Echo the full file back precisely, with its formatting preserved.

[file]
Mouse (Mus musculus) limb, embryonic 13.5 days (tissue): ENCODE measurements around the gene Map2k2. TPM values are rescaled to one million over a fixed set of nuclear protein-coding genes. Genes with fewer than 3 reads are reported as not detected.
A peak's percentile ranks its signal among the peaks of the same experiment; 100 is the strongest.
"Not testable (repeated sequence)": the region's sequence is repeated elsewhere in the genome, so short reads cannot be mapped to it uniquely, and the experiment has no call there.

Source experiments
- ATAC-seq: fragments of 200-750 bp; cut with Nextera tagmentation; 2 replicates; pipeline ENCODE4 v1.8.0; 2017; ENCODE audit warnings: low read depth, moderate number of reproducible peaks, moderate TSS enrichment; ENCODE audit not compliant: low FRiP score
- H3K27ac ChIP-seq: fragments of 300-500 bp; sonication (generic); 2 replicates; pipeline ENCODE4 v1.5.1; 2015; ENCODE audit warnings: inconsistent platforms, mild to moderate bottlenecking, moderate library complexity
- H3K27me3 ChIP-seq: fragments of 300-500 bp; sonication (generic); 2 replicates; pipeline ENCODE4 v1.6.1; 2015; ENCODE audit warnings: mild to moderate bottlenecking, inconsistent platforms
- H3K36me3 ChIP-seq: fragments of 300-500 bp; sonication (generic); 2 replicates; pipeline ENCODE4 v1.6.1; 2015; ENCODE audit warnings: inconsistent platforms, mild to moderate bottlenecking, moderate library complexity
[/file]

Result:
Mouse (Mus musculus) limb, embryonic 13.5 days (tissue): ENCODE measurements around the gene Map2k2. TPM values are rescaled to one million over a fixed set of nuclear protein-coding genes. Genes with fewer than 3 reads are reported as not detected.
A peak's percentile ranks its signal among the peaks of the same experiment; 100 is the strongest.
"Not testable (repeated sequence)": the region's sequence is repeated elsewhere in the genome, so short reads cannot be mapped to it uniquely, and the experiment has no call there.

Source experiments
- ATAC-seq: fragments of 200-750 bp; cut with Nextera tagmentation; 2 replicates; pipeline ENCODE4 v1.8.0; 2017; ENCODE audit warnings: low read depth, moderate number of reproducible peaks, moderate TSS enrichment; ENCODE audit not compliant: low FRiP score
- H3K27ac ChIP-seq: fragments of 300-500 bp; sonication (generic); 2 replicates; pipeline ENCODE4 v1.5.1; 2015; ENCODE audit warnings: inconsistent platforms, mild to moderate bottlenecking, moderate library complexity
- H3K27me3 ChIP-seq: fragments of 300-500 bp; sonication (generic); 2 replicates; pipeline ENCODE4 v1.6.1; 2015; ENCODE audit warnings: mild to moderate bottlenecking, inconsistent platforms
- H3K36me3 ChIP-seq: fragments of 300-500 bp; sonication (generic); 2 replicates; pipeline ENCODE4 v1.6.1; 2015; ENCODE audit warnings: inconsistent platforms, mild to moderate bottlenecking, moderate library complexity